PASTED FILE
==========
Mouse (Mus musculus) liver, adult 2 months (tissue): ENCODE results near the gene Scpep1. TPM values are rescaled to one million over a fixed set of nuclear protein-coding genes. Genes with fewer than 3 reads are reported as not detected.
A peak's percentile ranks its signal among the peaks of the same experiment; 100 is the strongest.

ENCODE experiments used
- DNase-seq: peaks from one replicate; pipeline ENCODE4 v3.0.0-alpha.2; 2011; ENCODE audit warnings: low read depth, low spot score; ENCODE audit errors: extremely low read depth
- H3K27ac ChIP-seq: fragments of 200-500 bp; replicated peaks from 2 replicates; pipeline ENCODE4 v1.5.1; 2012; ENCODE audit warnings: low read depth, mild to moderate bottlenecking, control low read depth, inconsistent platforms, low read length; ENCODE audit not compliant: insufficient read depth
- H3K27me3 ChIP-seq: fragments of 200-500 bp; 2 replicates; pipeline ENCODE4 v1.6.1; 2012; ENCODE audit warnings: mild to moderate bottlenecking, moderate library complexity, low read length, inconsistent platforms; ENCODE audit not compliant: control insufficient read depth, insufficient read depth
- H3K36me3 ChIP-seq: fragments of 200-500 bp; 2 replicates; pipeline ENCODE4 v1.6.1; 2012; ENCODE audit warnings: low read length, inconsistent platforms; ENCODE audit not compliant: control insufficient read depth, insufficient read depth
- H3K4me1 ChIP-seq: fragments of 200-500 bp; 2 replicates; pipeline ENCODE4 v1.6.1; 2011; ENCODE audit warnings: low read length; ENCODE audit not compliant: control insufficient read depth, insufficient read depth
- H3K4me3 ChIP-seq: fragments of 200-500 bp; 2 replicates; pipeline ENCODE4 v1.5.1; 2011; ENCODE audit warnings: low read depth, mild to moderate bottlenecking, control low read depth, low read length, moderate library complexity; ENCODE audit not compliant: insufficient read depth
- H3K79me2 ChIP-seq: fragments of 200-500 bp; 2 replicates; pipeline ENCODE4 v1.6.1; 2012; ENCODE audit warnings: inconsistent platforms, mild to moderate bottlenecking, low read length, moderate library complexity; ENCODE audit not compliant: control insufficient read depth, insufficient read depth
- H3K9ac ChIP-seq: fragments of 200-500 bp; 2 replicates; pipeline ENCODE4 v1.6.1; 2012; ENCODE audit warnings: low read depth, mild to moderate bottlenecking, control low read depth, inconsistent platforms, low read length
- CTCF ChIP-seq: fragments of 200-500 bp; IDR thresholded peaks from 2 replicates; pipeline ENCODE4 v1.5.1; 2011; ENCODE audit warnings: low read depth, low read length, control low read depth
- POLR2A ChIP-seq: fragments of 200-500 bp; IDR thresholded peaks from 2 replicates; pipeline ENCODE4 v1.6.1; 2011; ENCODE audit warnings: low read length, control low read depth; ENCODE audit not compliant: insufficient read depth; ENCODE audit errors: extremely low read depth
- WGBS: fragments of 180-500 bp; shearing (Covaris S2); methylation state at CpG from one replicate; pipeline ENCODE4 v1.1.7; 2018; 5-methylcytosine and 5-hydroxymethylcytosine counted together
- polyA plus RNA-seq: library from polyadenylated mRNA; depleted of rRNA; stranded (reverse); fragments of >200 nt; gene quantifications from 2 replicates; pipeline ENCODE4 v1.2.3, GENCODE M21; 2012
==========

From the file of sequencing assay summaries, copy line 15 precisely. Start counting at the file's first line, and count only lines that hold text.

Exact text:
- polyA plus RNA-seq: library from polyadenylated mRNA; depleted of rRNA; stranded (reverse); fragments of >200 nt; gene quantifications from 2 replicates; pipeline ENCODE4 v1.2.3, GENCODE M21; 2012